A Cluster Randomized Trial to Evaluate Long Lasting Insecticidal Hammocks to Prevent Forest Malaria in Vietnam

This study has been completed.
Sponsor:
Collaborators:
National Institute of Malariology, Parasitology and Entomology, Vietnam
London School of Hygiene and Tropical Medicine
Information provided by:
Institute of Tropical Medicine, Belgium
ClinicalTrials.gov Identifier:
NCT00853281
First received: February 27, 2009
Last updated: September 12, 2010
Last verified: September 2010

February 27, 2009
September 12, 2010
March 2004
December 2006   (final data collection date for primary outcome measure)
Reduction of malaria prevalence and incidence [ Time Frame: 24 months ] [ Designated as safety issue: No ]
Same as current
Complete list of historical versions of study NCT00853281 on ClinicalTrials.gov Archive Site
Reduction of malaria sero-prevalence [ Time Frame: 24 months ] [ Designated as safety issue: No ]
Same as current
Not Provided
Not Provided
 
A Cluster Randomized Trial to Evaluate Long Lasting Insecticidal Hammocks to Prevent Forest Malaria in Vietnam
A Cluster Randomized Trial to Evaluate the Effectiveness of Long Lasting Insecticidal Hammocks for Controlling Forest Malaria in Central Vietnam

In Central Vietnam, forest malaria remains difficult to control due to the complex interactions between human, vector and environmental factors. Untreated bednets had a significantly protecting effect for villagers, except for those regularly sleeping in the forest, who suffer a significantly higher number of clinical attacks. Thus, there is need to target this high-risk group with new intervention based on long-lasting insecticidal materials. Hammocks are extensively used by people working in the forest, therefore long-lasting insecticidal hammocks (LLIH) could achieve a good individual protection.

The Investigators proposed to evaluate their effectiveness in a community-based trial, comparing them to the standard vector control methods (insecticide-treated nets).

In Central Vietnam, forest malaria remains difficult to control due to the complex interactions between human, vector and environmental factors. A community-based study carried out between 1999 and 2001 showed that regular forest activity was a strong risk factor for malaria infection. Untreated bednets had a significantly protecting effect for villagers, except for those regularly sleeping in the forest, who suffered a significantly higher number of clinical attacks. Thus, there is need to target this high-risk group with new intervention based on long-lasting insecticidal materials. Hammocks are extensively used by people working in the forest, therefore long-lasting insecticidal hammocks (LLIH) could achieve a good individual protection.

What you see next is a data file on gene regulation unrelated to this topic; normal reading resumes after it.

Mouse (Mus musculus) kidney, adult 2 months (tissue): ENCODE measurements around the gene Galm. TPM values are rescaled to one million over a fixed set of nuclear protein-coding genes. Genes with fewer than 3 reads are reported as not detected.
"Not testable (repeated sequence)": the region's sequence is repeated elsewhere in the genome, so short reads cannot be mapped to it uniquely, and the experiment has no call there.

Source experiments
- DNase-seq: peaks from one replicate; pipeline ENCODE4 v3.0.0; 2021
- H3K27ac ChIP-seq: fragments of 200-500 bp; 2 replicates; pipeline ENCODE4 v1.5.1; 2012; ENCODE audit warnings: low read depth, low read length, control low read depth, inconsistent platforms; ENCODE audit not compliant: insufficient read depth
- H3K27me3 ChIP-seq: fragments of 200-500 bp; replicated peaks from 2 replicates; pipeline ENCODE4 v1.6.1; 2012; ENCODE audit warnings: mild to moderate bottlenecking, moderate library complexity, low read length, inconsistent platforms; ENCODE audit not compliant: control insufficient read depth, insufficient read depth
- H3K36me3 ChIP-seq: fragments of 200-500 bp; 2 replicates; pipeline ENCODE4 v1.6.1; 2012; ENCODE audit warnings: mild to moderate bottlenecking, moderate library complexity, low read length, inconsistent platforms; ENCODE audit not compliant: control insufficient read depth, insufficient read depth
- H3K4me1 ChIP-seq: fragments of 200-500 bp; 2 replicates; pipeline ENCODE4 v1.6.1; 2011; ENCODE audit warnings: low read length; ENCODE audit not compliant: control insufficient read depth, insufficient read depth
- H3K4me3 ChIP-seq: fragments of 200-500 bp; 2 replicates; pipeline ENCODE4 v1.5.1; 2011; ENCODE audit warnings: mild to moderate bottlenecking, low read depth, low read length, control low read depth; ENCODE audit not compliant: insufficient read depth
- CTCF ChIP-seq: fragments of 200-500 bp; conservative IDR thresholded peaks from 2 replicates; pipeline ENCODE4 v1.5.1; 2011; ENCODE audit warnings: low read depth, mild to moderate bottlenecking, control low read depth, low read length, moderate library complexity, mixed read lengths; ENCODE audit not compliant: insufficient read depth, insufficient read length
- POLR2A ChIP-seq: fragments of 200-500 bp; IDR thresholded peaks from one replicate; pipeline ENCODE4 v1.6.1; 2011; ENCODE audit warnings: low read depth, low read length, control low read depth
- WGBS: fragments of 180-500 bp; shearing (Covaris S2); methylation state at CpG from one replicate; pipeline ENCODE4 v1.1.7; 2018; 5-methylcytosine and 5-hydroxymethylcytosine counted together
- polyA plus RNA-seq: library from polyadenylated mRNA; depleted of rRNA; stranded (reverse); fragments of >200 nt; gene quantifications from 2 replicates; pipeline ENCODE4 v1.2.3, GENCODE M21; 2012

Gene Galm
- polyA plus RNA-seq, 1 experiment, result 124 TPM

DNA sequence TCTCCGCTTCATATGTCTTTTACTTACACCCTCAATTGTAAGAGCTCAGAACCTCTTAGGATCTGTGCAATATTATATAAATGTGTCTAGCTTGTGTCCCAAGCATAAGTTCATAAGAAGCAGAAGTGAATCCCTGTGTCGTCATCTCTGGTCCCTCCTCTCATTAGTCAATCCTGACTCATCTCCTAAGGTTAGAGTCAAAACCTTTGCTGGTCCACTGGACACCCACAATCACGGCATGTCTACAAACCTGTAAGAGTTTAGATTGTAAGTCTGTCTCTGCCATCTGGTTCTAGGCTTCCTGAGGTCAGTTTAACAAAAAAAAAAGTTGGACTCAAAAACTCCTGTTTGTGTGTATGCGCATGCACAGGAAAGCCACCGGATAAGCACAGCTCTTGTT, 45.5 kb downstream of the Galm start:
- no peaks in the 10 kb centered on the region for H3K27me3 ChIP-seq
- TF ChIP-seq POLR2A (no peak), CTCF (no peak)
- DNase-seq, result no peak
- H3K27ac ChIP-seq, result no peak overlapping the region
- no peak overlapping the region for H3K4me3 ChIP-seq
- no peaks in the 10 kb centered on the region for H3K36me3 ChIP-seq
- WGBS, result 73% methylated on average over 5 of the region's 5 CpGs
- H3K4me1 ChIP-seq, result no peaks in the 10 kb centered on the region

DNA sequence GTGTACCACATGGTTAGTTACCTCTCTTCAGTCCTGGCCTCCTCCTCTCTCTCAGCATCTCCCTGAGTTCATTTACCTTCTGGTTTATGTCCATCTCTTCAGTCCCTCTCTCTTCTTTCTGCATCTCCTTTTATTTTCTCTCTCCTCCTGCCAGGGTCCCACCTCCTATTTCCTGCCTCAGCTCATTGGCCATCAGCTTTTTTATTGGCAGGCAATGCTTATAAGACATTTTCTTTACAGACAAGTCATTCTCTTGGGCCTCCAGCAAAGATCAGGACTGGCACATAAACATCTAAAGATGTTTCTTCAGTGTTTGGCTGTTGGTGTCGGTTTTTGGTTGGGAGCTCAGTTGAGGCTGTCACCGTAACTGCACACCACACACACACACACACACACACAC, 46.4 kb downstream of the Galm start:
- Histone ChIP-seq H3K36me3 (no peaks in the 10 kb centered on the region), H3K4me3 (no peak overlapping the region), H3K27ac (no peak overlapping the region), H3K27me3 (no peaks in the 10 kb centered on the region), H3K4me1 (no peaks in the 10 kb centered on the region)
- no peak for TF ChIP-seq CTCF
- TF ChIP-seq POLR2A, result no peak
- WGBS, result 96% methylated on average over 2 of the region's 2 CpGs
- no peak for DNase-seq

The Investigators proposed to evaluate their effectiveness in a community-based trial, comparing them to the standard vector control methods (insecticide-treated nets): communities have been grouped into clusters of about 1000 înhabitants, and clusters were randomized to either the active intervention or the active control, and followed up for 24 month.

Interventional
Not Provided
Allocation: Randomized
Endpoint Classification: Efficacy Study
Intervention Model: Parallel Assignment
Masking: Open Label
Primary Purpose: Prevention
Malaria
  • Other: Hammocks with LLIN
    Locally-made hammocks covered with long lasting insecticidal nel (LLIN)
    Other Name: Oliset(R)
  • Other: Standard vector control measures
    Insectice-treated net
    Other Name: ITN
  • Experimental: Hammocks with LLIN
    Locally-made hammocks covered with long-lasting insecticidal net (LLIN)- Olyset(R), used in addition to the standard vector control measures
    Intervention: Other: Hammocks with LLIN
  • Active Comparator: ITN
    Standard vector control measures (insectice-treated net or ITN)
    Intervention: Other: Standard vector control measures
Thang ND, Erhart A, Speybroeck N, Xa NX, Thanh NN, Ky PV, Hung le X, Thuan le K, Coosemans M, D'Alessandro U. Long-Lasting Insecticidal Hammocks for controlling forest malaria: a community-based trial in a rural area of central Vietnam. PLoS One. 2009 Oct 7;4(10):e7369.

*   Includes publications given by the data provider as well as publications identified by ClinicalTrials.gov Identifier (NCT Number) in Medline.
 
Completed
18646
June 2007
December 2006   (final data collection date for primary outcome measure)

Inclusion Criteria:

  • All residents in the 20 concerned study clusters and willing to give informed consent to participate

Exclusion Criteria:

  • People not willing to give informed consent to participate
Both
Not Provided
No
Contact information is only displayed when the study is recruiting subjects
Vietnam
 
NCT00853281
LLIH
No
Umberto D'Alessandro, MD, Institute of Tropical Medicine
Institute of Tropical Medicine, Belgium
  • National Institute of Malariology, Parasitology and Entomology, Vietnam
  • London School of Hygiene and Tropical Medicine
Study Director: Annette Erhart, MD Institute of Tropical medicine
Institute of Tropical Medicine, Belgium
September 2010

ICMJE     Data element required by the International Committee of Medical Journal Editors and the World Health Organization ICTRP